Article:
Missing the Mark: Stereotypes in Sleep Apnea Diagnosis
There is a persistent stereotype in the public at large that sleep apnea affects mainly older, overweight men. This leaves so many people, who don't fit that description, undiagnosed and struggling with debilitating sleep apnea symptoms.
I suffered from anxiety, depression, intense morning headaches, dry mouth, daytime sleepiness, and snoring. I was barely holding down jobs in my 20s and was too exhausted to do anything outside of work.
I didn't fit the stereotype
At one doctor’s visit, I distinctly remember asking if we should consider if I had a sleep disorder. The doctor talked about sleep apnea and said it couldn’t be that since “that only affects men in their 50s.”
I was a slender, outwardly healthy 24-year-old woman. Now I realize I didn't fit my doctor's idea of what sleep apnea sufferers looked like.
I struggled for years before my sleep study
At the age of 30, after struggling for years, I asked my primary care physician to refer me for a sleep study. The results confirmed moderate sleep apnea. I was prescribed a CPAP machine and I have used it every night in the 12 years since.
My quality of life has been dramatically improved, but I’m conscious that I’m one of the lucky ones.
What sleep apnea looks like in women
Women, in particular, have been consistently overlooked when it comes to sleep apnea diagnoses.1 Some of this might be due to the different symptoms women tend to exhibit with sleep apnea when compared with their male counterparts.
In my own case, I certainly suffered from daytime sleepiness, but I didn’t lead with that fact. I would sob and talk about how overwhelmed, anxious, and depressed I felt. This is very often what sleep apnea looks like in women and what makes it tricky for doctors to spot.
Fit men can have sleep apnea too
It’s not only women who are having a difficult time getting diagnosed with sleep apnea. Craig Baker is a 35-year-old personal trainer and athletic model with the 6-pack abs to prove it. He is the last person you would expect to suffer from sleep apnea.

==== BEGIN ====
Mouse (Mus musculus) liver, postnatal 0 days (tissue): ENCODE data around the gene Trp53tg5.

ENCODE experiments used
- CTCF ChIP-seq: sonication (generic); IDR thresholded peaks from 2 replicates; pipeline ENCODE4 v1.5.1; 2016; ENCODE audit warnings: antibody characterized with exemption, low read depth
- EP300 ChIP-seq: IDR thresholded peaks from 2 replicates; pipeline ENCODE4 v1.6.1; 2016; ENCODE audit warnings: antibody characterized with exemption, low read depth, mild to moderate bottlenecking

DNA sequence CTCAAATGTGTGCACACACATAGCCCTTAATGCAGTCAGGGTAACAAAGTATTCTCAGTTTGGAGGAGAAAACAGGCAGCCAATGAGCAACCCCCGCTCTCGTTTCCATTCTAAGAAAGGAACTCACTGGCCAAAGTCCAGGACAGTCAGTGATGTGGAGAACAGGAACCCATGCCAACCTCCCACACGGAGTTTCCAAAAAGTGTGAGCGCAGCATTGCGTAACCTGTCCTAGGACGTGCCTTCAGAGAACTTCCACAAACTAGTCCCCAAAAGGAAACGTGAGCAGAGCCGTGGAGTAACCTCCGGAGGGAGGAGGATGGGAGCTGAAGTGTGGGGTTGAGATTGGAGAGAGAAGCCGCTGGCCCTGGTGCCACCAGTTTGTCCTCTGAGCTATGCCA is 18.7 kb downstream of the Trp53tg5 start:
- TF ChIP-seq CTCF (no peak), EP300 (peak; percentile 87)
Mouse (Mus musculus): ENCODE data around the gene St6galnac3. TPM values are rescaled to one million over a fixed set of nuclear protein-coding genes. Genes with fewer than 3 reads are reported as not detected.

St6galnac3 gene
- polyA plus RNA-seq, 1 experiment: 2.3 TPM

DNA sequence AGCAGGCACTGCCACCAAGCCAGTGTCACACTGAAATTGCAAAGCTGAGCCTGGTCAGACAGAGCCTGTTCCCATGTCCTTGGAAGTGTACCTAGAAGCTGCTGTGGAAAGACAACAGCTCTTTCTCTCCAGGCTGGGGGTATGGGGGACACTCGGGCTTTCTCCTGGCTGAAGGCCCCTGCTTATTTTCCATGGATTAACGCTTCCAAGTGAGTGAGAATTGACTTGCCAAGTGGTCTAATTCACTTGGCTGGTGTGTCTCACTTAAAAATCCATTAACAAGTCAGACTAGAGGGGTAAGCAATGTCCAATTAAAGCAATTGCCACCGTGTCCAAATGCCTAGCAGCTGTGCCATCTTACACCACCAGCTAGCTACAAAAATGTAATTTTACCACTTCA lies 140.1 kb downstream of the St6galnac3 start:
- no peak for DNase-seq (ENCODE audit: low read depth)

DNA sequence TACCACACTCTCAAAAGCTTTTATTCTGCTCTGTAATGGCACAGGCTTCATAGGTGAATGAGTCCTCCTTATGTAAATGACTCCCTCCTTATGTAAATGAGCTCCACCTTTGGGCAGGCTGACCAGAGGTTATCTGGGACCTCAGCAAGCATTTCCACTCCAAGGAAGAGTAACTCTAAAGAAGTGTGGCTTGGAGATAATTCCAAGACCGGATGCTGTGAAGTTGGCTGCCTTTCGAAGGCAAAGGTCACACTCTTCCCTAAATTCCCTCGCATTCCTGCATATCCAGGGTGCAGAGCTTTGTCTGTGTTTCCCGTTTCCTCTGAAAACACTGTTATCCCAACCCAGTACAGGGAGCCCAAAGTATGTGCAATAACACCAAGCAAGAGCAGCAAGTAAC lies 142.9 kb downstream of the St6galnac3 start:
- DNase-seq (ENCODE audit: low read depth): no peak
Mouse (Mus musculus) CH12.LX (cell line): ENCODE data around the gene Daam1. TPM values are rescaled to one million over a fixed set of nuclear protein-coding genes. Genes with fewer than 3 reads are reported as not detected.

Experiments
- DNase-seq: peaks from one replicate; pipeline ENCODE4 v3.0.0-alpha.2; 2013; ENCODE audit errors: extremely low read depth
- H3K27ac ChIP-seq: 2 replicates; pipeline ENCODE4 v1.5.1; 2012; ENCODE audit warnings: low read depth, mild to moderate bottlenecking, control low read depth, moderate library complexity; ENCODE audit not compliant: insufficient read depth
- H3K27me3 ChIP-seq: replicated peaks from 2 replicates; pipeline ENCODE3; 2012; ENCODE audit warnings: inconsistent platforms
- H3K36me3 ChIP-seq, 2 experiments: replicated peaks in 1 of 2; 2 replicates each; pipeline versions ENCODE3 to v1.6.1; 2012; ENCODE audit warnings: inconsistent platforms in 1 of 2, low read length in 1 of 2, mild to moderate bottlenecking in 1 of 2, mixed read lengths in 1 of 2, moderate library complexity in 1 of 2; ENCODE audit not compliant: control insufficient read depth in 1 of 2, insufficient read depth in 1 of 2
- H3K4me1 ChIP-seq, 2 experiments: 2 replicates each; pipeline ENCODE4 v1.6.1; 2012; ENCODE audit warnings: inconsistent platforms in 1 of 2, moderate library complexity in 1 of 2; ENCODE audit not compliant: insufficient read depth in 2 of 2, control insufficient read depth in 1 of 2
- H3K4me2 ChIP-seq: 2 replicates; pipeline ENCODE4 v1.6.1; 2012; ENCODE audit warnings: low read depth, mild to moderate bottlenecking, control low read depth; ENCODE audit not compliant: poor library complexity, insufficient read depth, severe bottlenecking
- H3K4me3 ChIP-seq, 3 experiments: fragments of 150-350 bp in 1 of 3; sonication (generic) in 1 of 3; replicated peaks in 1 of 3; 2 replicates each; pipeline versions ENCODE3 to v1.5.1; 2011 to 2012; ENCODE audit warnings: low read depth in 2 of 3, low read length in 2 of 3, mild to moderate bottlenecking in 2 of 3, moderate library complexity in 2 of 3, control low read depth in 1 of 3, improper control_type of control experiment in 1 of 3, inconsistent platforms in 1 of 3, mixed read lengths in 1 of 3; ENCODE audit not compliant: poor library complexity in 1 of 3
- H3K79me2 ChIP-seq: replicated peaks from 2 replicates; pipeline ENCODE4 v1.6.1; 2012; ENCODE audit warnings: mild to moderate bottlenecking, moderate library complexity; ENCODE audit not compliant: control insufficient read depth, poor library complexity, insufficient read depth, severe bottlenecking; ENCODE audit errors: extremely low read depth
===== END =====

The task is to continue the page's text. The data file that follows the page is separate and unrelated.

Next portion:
He was recently diagnosed with OSA and has spent the last few months connecting the dots between the fatigue he has felt for years and his undiagnosed sleep apnea. Doctors repeatedly told Craig that it wasn’t worth testing for sleep apnea because that affects older, overweight men. He is originally from the UK, where he competed in athletics but was forced to scale back his decathlon goals because he couldn't cope with the volume of training required.
CPAP doesn't work for everyone
Craig has been using a CPAP machine since his diagnosis, a notoriously difficult therapy involving a face mask keeping the airway open at night with continuous airflow. It isn't always the magic bullet sufferers are looking for. Craig says, "I had high hopes that the CPAP would make me feel much better, but it hasn't so far."
Surgical options for sleep apnea
After consulting with an ENT, Craig decided on surgery to remove his tonsils and adenoids. He's hopeful that this will improve his airway and, therefore, his sleep. Like so many people, getting a sleep apnea diagnosis after many years, Craig feels relief to finally have answers to explain his symptoms.
Ending sleep apnea stereotypes
Neither Craig nor I fit the image doctors have in their mind of typical sleep apnea sufferers. It’s time to change these perceptions because it is part of the reason that sleep apnea goes undiagnosed in so many people.
I hope more people, especially those who don't fit the sleep apnea stereotype of older, overweight men, will seek out testing and treatment. Sleep apnea can explain all sorts of seemingly unrelated symptoms. Diagnosis and treatment can improve quality of life dramatically and the consequences of untreated sleep apnea are too grave to ignore.
How often do you experience daytime fatigue?